In my emails at any one time is at least 5 invitations to attend a webinar. Some of them are free, some cost money, some offer a replay, and others don’t specify.
When I sign up for a webinar, I try to check to make sure that I have the time available. In some instances, the host encourages you to sign up even if you can’t make the webinar because they will be forwarding a recorded copy of the webinar to those who are unable to attend.
When the webinar is free, do you feel that there will be a salespitch at the end, or in the middle?
What cost do you consider an appropriate or affordable fee for a webinar to feel that you will gain value from it?
Recently, I was a guest speaker on two webinars in a series on social media. It was sponsored by Southern Illinois University – Carbondale. The webinars were free because of this sponsorship. Initially there were 278 people registered for the webinar. The webinar was recorded and posted on a state sponsored website. But there were only 88 participants who logged in or a 31% attendance rate. What caused the other 190 to not log-in – change in schedule, lack of reminders, knowing that it was being recorded, OR the word FREE leaving a poor perception of value?
I have learned many things in my life. A few I would like to share and let you make your own conclusions from there:
- There is beauty in everything and everyone – all you have to do is look.
- Don’t expect – if you have no expectations you have no disappointments.
- Learn something new every day. It keeps your mind active.
Wishing everyone beauty, no disappointments and knowledge for the New Year.
November is a month when we look at those things for which we are thankful.
Several years ago, I was able to take a long weekend to visit some friends and family out of state. As busy as my daily life is, I normally don’t have the time to read things for pleasure. So for this trip, I had heard about a book written by Deborah Norville that I thought I could read for pleasure and perhaps gain some benefits as well. Her book Thank You Power – Making the Science of Gratitude Work for You shares real life stories and the way people overcame challenges and were thankful for the experience to make them grow.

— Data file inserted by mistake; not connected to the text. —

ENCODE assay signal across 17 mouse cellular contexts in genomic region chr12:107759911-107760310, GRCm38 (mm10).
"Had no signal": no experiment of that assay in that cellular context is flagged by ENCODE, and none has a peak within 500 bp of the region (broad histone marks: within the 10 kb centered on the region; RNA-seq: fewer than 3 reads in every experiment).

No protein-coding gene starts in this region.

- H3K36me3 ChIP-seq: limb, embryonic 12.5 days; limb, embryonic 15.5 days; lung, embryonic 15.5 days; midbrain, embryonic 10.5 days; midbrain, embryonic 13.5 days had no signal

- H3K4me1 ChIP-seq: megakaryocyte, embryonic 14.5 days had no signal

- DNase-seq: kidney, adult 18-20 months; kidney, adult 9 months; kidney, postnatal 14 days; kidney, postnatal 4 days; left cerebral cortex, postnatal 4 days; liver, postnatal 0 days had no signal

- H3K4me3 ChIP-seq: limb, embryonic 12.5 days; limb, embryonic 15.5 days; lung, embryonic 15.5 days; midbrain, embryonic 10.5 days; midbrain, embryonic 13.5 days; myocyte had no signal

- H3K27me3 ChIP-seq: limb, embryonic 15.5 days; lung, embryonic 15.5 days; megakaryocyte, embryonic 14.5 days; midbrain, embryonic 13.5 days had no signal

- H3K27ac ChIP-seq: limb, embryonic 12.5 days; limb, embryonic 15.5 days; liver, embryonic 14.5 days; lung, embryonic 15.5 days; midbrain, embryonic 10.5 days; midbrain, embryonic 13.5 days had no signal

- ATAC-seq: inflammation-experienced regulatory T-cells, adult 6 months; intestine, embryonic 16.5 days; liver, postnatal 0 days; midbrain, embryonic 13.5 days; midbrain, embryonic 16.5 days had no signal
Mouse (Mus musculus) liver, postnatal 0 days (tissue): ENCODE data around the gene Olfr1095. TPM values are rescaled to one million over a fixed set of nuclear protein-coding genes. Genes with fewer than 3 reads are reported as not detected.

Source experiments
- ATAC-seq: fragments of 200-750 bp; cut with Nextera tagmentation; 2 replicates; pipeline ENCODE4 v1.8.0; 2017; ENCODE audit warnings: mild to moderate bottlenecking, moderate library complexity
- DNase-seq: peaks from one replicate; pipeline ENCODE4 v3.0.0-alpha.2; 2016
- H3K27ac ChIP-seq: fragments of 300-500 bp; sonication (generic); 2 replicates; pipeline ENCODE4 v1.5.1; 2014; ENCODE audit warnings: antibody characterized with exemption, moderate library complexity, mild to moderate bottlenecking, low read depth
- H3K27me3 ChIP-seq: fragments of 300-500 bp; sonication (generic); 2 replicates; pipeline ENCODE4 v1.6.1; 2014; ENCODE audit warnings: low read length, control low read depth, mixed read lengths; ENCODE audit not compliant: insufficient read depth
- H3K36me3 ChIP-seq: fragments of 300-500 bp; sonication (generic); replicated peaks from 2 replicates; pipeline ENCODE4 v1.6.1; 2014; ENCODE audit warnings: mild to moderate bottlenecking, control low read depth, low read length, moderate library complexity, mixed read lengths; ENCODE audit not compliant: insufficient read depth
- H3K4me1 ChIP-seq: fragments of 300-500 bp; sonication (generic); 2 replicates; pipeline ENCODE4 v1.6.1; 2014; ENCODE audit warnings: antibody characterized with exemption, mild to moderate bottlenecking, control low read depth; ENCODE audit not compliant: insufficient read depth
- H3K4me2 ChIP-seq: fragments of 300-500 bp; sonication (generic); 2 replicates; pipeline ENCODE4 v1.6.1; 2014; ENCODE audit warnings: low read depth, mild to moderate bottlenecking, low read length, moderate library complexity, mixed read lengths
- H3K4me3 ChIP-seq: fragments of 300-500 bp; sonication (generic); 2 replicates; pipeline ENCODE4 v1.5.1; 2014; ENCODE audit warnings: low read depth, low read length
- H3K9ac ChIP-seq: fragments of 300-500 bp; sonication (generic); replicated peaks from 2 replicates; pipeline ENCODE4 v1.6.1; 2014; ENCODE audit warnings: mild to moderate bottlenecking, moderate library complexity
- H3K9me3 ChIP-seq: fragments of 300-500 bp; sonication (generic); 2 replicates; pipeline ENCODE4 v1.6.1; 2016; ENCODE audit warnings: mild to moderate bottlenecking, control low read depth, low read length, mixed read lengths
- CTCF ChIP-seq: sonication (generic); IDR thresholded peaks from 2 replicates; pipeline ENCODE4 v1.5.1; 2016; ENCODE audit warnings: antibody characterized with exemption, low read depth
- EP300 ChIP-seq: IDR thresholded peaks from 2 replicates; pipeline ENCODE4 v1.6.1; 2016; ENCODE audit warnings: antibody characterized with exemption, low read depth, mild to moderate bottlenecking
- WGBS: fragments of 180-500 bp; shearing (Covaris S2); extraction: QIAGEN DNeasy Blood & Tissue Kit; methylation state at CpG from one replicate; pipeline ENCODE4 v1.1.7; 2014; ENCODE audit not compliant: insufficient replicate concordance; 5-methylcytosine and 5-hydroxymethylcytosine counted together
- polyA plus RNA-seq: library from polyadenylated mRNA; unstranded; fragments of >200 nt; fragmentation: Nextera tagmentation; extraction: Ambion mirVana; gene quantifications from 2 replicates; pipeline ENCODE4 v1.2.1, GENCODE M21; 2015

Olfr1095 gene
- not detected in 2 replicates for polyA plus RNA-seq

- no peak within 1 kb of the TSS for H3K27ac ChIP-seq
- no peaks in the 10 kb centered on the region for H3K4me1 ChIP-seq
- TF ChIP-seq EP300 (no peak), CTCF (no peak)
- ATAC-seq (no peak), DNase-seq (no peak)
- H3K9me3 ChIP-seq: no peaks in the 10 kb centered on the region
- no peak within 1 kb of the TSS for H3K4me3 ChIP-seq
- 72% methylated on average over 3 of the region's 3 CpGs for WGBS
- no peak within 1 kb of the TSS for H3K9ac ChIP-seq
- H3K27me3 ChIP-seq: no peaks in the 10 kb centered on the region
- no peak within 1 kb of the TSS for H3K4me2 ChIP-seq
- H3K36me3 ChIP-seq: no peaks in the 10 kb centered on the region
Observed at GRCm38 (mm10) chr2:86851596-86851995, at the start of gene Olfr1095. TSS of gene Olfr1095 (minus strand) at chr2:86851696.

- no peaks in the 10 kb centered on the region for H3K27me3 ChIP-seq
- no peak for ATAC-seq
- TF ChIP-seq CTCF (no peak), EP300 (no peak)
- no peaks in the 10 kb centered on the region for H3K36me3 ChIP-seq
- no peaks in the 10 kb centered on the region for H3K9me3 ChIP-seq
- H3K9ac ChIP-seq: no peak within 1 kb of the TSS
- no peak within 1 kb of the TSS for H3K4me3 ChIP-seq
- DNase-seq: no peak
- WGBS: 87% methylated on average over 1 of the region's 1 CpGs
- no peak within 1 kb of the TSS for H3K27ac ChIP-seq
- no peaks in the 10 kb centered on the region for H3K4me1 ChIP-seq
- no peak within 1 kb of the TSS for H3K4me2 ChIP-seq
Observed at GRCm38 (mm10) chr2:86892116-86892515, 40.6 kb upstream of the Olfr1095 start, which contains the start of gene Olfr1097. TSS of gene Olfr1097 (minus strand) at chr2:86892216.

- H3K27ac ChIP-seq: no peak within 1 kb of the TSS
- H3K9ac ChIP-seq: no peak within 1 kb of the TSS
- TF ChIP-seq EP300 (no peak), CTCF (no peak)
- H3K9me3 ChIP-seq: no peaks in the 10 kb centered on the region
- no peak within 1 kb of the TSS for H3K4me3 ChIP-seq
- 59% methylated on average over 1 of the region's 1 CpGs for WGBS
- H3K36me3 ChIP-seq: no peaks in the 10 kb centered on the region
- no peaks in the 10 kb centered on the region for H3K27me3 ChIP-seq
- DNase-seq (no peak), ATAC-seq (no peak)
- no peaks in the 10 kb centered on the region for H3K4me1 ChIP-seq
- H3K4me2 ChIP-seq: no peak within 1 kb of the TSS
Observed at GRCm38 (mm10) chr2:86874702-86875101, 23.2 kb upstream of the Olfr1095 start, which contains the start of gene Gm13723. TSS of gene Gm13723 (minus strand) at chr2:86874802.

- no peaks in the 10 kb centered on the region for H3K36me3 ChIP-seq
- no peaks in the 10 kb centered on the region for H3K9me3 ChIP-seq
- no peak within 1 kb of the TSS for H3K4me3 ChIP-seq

Several of her points included:
- Make a point to say thank you to someone today.
- Daily, or at least weekly, list three things for which you are grateful, include the why and who if possible.
- Write a gratitude letter to someone. It lets you say thank you to someone overdue to hear it.
- Focus on things of beauty and share it. How often can the mundane enhance your life?
- Accentuate the positive. When you are feeling down, take a few minutes to list the positives in your life.
- Envision the life you’d like. Find a blessing in something bad. Focus on how you can turn a bad situation around.
- Do something for someone else – no thanks expected or accepted. (Remember the movie about paying it forward?)
- Embrace your enemy. Look around – what is right with your world?
- When you look at the positives in your life, it makes you more resilient against the negatives.
While I enjoyed the stories associated with each of these points, I also thought about the things in my life associated with each of them. I would like to share a few of the things for which I am most thankful in this season of giving thanks:
- The skills and talents that I enjoy each day in which I get to express my creativity;
- The era of technology that allows me to travel to see friends who live hundreds of miles away in the matter of hours or talk to them in seconds wirelessly.
- The senses I use to see glorious colors of the sun rising or setting in the sky; hear the birds chirping or wind chimes ringing; taste the spicy flavor of my favorite meal; smell the fresh mown hay or a turkey roasting; feel softness of the fur on my pets.
- And most of all, my husband, family and friends who love me and support me when I am feeling good or bad.